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Fly-in, Fly-Out Workers Run a Greater Risk of Depression


Fly-in, fly-out (FIFO) is a working arrangement where, according to the Australian Bureau of Statistics, “the place of work is sufficiently isolated from the worker’s place of residence to make daily commute impractical.” The worker, therefore, flies to their place of work for a period of time, before flying back home.

FIFO is especially common in mining and construction industry in Australia, where the job site is often isolated from city centres, and is situated in rural and remote parts of the country. It is estimated that approximately 65,000 resources sector employees in Australia work on a FIFO scheme.

Hickman founded Bullyology last year with the aim of empowering companies to tackle bullying and promote good mental health through consultation with change makers in leadership. 

FIFO workers run a greater risk of depression. A study by the Edith Cowan University finds that FIFO workers record double the rate of depression compared to others.

Jobsite ANZ spoke with Jessica Hickman, Founder of Bullyology, about issues and responses to mental health in the construction and mining industry, with a special reference to FIFO style working conditions. Hickman has extensive experience in both mental health and construction sector, having worked as the HR and Culture Lead at a Darwin-based oil and gas project.

Hickman founded Bullyology last year with the aim of empowering companies to tackle bullying and promote good mental health through consultation with change makers in leadership.

Issues in the Industry

Hickman says there are many issues facing workers, especially those with fly-in, fly-out working arrangements. This means construction professionals work continuously for long periods of time, often away from their family.

Such work arrangements put considerable strain on family life. When workers return home for their break (usually one week), they are exhausted. Having so little time to catch a breath, some turn to drugs, gambling, and alcohol to relax and de-stress before going back to another job site.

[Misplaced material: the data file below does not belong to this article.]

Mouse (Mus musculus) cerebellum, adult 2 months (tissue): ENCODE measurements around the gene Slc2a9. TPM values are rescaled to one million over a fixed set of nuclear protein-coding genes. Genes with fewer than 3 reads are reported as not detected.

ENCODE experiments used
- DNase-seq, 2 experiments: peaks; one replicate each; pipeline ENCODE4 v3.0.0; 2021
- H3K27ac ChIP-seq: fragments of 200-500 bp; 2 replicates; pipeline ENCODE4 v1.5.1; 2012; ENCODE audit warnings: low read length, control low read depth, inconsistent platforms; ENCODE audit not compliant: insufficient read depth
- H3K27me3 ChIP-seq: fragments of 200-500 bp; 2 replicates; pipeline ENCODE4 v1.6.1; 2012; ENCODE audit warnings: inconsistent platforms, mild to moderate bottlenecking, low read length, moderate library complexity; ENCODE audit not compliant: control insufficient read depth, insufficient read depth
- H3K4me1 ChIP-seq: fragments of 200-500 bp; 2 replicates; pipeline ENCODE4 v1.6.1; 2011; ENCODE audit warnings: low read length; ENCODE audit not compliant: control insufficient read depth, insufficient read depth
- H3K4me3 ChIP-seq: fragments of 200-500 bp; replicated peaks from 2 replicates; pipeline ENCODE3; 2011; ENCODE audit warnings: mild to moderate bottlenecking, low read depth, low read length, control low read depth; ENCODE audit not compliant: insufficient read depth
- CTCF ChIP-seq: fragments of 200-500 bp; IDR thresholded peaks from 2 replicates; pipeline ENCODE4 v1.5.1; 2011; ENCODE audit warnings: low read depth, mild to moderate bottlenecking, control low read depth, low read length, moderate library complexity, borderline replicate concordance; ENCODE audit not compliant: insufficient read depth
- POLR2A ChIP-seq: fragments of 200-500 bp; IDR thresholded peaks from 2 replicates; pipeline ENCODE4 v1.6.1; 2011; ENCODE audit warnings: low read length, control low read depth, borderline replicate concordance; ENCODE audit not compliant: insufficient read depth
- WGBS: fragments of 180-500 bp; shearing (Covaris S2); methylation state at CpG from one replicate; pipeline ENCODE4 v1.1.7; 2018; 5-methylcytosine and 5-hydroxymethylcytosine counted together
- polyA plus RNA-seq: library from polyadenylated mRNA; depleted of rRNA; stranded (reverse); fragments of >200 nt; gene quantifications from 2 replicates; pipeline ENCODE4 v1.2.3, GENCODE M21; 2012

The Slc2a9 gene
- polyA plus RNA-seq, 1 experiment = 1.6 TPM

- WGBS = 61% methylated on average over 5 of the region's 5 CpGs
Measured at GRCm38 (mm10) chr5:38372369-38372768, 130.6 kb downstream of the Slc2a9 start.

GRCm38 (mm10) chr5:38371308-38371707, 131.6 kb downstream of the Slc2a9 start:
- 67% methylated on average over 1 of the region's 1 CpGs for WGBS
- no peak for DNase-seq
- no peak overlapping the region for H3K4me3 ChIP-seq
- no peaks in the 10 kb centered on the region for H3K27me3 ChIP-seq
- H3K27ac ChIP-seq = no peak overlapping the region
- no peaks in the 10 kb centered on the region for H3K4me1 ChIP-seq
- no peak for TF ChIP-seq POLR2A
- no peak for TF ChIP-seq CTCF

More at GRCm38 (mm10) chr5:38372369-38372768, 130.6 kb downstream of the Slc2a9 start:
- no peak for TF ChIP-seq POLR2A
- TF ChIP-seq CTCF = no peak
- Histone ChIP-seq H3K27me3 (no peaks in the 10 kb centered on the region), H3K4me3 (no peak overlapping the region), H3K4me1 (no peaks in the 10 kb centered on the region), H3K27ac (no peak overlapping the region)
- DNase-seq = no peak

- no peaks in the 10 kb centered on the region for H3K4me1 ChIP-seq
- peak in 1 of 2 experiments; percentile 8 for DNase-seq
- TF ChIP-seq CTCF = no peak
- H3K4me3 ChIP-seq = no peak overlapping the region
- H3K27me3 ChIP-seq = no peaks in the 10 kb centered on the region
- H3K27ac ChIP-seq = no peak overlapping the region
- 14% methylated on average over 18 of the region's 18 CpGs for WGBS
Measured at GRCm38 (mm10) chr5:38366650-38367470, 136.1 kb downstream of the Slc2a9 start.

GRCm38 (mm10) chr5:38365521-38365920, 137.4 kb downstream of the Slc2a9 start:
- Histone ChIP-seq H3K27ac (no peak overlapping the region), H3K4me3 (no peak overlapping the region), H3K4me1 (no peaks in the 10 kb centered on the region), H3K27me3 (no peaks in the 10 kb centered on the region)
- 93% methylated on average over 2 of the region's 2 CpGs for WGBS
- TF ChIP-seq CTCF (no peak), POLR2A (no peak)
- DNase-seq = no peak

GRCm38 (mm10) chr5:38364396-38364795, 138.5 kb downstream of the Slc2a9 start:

This, compounded with the frequent lack of job certainty, can quickly create an environment where professionals are over-worked and turning to “quick fixes” for relief, which may have a detrimental effect on their mental and physical health.

How can employers support their workers?

Hickman says it’s all about creating a supportive environment, a “home away from home.” A few of her suggestions include:

  • Promote two-way communication. Managers need to take a personal interest in every employee. Walk around the job site, ask people about their home life, and anything that is on their mind or is causing stress. Create an environment where people feel genuinely cared for.

  • Recognise and respect risk by developing a respect for safety and making it relatable. Accountability plays a big role in such approach. A worker should be able to say to his mate, “my mind is not in the game today, can you please look out for me? I have kids that I want to get home safely.” A safe work environment is one where workers develop a bond and become responsible for each other’s safety.

  • Develop a reward and recognition program that isn’t just a “token gesture.” Get workers to nominate each other for awards to build a community spirit.

  • Have campaigns that engage the workforce about having a healthy lifestyle. Promote good eating, social activities, and regular exercise.

  • Identify early warning signs. As touched on, FIFO construction workers are away from their home for extended periods, and they may be feeling the effects of homesickness. For example, they might be away for a family member’s birthday, or they might miss their anniversary. This can weigh heavily on their mind and cause them to lose focus at work. Once again, letting everyone speak up and helping them feel supported is of an essence here. 

Lastly, Hickman stresses the importance of closing the feedback loop.

“What causes uncertainty in the workforce are unaddressed issues, no matter how small. They can boil and bubble. So, if you have an answer, even if it’s not the answer the workers might want to hear, you need to be honest and upfront,” she says.


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